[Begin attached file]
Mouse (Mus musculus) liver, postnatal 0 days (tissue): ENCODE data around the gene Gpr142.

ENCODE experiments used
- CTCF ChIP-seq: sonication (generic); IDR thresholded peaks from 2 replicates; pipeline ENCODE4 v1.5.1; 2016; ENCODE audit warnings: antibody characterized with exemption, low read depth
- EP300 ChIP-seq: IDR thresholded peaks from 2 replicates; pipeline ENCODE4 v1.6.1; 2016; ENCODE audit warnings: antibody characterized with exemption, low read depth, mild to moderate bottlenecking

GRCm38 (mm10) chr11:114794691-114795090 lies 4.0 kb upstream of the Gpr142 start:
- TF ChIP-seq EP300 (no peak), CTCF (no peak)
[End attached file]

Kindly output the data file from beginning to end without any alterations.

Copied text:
Mouse (Mus musculus) liver, postnatal 0 days (tissue): ENCODE data around the gene Gpr142.

ENCODE experiments used
- CTCF ChIP-seq: sonication (generic); IDR thresholded peaks from 2 replicates; pipeline ENCODE4 v1.5.1; 2016; ENCODE audit warnings: antibody characterized with exemption, low read depth
- EP300 ChIP-seq: IDR thresholded peaks from 2 replicates; pipeline ENCODE4 v1.6.1; 2016; ENCODE audit warnings: antibody characterized with exemption, low read depth, mild to moderate bottlenecking

GRCm38 (mm10) chr11:114794691-114795090 lies 4.0 kb upstream of the Gpr142 start:
- TF ChIP-seq EP300 (no peak), CTCF (no peak)